Conceptualizing Progress in Grief

We often use the simile that grief is like a journey and while grief is a little bit like a journey, it’s not the perfect comparison.  The word ‘journey’ is not quite right because (1) I think it makes grief sound way more exciting than it is and (2) journeys are usually direct and typically have an endpoint.

Grieving is anything but direct and, contrary to what many people believe, it doesn’t follow a specific path or end after an arbitrary amount of time. Grief happens in fits and starts; it’s full of ups and downs; and it requires you to try and try again. Some days, when you’re well rested and confident, you feel as though you have a handle on things and you say to yourself…

“I can do this. I am capable and in control.” 

Other days, when you are weary and tired of the fight, you stumble backward, you stand still, or you manage to move just a few feet in the right direction.  When this happens you say to yourself…

“I’m lost. I don’t know how to find my way. I’m not making much progress. I feel broken. I’ll never be whole again.”

When something evolves as clumsily and slowly as grief, it can be really hard to visualize progress.  On a day-to-day basis you don’t feel any different, “better”, or “normal” and this perceived lack of improvement can feel very frustrating and defeating. But could it be that you aren’t giving yourself enough credit for the strides you’ve made?

How you measure up, depends on how you measure.

Something we often caution grieving people to be mindful of is their perspective.  It seems like such a small thing, but the way you conceptualize yourself, the world, and others in the context of life after loss can have a big impact on how you feel.  This is true in many instances, but particularly when thinking about personal progress in grief. Why? Because when thinking about adjustment and progress in grief, people often make the mistake of  comparing themselves to their “best” or “ideal selves”.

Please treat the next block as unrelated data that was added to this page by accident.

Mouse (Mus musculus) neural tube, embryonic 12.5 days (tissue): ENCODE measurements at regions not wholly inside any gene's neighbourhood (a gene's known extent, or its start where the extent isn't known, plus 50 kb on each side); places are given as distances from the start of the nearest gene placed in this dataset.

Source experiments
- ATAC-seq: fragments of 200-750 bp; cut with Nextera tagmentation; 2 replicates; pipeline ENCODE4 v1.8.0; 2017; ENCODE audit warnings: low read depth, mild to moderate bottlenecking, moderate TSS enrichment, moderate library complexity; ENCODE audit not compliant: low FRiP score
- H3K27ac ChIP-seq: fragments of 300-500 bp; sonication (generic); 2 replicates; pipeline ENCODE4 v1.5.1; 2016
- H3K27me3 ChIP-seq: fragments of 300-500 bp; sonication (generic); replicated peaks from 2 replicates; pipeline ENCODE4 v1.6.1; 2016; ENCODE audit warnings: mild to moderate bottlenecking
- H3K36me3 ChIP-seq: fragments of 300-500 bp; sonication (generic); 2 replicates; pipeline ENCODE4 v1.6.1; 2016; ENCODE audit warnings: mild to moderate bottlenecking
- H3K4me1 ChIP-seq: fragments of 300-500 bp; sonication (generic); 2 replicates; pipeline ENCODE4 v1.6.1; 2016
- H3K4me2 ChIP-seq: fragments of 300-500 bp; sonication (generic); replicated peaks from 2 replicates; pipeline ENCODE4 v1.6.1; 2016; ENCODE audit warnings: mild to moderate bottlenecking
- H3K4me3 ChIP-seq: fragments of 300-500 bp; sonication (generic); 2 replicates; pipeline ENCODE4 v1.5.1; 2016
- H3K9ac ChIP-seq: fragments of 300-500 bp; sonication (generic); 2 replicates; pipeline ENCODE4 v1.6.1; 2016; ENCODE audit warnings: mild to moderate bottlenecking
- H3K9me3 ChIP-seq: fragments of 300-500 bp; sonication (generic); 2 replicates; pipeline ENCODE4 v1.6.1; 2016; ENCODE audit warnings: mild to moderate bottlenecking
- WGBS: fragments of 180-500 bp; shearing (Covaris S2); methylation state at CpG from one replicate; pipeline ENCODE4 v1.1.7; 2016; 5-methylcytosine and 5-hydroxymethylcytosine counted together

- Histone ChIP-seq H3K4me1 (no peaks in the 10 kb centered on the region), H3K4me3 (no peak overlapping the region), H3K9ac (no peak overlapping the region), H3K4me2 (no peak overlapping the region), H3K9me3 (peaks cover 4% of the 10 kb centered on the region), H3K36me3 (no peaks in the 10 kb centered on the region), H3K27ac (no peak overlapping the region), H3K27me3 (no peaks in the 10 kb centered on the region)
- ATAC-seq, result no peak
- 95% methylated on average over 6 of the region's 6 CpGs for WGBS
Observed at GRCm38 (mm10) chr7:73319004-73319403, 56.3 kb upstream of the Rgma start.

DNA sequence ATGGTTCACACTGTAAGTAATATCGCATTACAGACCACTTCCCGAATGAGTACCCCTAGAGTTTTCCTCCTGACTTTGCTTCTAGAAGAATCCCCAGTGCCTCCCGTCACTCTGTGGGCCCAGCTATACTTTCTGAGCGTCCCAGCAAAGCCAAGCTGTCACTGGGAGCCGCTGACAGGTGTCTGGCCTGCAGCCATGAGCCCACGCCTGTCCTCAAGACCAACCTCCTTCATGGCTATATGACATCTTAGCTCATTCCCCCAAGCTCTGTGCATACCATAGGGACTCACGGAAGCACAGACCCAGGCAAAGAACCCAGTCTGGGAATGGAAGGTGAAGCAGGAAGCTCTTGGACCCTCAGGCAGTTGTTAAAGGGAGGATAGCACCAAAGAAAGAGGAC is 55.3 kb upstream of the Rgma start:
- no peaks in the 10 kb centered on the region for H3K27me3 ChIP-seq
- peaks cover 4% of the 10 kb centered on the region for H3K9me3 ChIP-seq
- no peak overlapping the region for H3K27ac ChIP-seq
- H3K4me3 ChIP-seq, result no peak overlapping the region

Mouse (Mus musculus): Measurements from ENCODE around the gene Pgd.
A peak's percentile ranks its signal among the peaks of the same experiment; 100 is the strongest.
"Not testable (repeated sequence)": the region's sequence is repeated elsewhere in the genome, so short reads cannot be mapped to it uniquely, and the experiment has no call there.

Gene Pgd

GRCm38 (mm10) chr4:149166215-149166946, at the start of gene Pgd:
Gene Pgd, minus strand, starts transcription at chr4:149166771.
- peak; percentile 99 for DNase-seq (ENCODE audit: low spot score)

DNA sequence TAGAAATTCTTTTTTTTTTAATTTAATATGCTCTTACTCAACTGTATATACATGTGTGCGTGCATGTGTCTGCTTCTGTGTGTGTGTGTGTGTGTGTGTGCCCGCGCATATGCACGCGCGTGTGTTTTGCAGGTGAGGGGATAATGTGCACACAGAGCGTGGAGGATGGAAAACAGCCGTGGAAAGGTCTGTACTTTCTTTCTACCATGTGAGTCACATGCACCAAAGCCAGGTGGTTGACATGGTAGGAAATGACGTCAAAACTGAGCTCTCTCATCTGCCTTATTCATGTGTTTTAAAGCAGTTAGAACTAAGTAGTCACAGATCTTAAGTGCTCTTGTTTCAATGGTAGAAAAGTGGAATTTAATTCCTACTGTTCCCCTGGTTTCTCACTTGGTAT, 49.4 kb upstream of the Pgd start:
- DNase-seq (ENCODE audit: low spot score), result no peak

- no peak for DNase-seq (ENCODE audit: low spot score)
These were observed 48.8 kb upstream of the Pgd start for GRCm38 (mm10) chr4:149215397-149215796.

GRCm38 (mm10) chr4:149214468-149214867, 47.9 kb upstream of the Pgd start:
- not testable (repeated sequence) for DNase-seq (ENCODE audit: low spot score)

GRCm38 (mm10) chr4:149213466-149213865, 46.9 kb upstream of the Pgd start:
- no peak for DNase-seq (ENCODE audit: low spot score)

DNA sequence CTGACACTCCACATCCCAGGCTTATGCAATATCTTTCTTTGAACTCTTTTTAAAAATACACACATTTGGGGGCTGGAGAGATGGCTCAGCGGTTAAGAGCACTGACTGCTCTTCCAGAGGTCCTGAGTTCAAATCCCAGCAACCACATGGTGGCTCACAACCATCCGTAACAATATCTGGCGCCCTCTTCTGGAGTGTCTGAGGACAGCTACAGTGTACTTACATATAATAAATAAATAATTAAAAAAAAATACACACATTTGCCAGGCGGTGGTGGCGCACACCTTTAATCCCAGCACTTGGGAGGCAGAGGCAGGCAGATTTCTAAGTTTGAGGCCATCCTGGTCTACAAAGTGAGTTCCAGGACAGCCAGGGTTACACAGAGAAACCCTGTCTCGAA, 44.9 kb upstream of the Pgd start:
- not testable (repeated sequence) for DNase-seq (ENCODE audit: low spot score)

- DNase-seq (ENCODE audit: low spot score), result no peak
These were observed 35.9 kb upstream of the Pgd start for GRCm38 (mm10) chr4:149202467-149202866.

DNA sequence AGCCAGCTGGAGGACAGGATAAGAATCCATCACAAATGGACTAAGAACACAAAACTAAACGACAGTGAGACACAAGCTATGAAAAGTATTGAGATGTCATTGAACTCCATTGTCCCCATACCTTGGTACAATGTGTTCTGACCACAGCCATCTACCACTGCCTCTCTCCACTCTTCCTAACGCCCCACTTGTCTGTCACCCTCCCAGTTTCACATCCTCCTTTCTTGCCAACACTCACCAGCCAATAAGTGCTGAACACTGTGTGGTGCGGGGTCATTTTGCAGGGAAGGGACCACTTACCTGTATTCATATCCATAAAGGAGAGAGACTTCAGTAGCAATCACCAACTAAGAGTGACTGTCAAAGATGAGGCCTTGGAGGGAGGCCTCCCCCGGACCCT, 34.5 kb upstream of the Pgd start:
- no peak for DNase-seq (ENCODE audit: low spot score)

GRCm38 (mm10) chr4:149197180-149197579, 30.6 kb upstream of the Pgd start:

In this instance, your “best” or “ideal self” may be based on a number of things:

1. The person you were before the loss: Even though you might intellectually know you will never be the “same”, it’s hard not to think back and idealize the person you were before your loved one died and before you felt ravaged by the effects of grief.

In your mind’s eye the person you were “before” may seem more whole, unbroken, radiant, happy, and fulfilled. This person is such a far cry from the one you’ve become since you stopped showering and wearing real clothes, and also since you allowed that bird to build a nest in your hair.  Okay so this is a complete exaggeration, but sometimes we (as people) are truly that unkind to our self-perception.

2. How you believe you should feel based on assumptions and expectations you hold: Before experiencing grief you likely had at least a few assumptions about (1) what grief looks and feels like and (2) your ability to handle emotional distress and hardship. But as we’ve heard many people say about the experience of grief: “Nothing prepares you for it”. 

Many people find themselves blindsided by how different grief is than expected. It would be great if everyone responded to this unanticipated reality by saying to themselves,“Grief is harder than I thought.” Sadly though, many people continue to put stock in their expectations and instead say to themselves, “What’s wrong with me? Why can’t I handle this? Why am I not coping better?”

3. How people literally tell you you should be: Sad but true, some people will tell you you should pick up the grief pace. Comments and expectations from others can cause you to question yourself and can make you feel confused, ashamed, embarrassed, alienated, and many other things.  Even though grieving at your own pace is okay, regardless of whether that pace is ‘head on’ or ‘slow and steady’, pressure from others can make you question the progress you’ve made.

Needless to say, comparing yourself to your “best” or “ideal self” works against you.

Looking towards a non-existent endpoint and staying focused on a mythical future-you, keeps only what you haven’t accomplished in your view.  It’s good to have realistic goals and hopes for the future, but be careful not to compare yourself to unrealistic ideals and ignore the many gains (I’m certain) you’ve made. 12-e1473171171808-1024x553

Instead, if you truly want to gauge your progress, you should compare yourself to your start point (i.e. your worst) rather than your best. This is the only way to have proper perspective on what you’ve accomplished and to accurately see how far you’ve come. Even on days when you feel completely lost in your grief, if you look back to the beginning you will likely see that you are doing better than you were (unless some overlapping or subsequent setback has gotten in the way).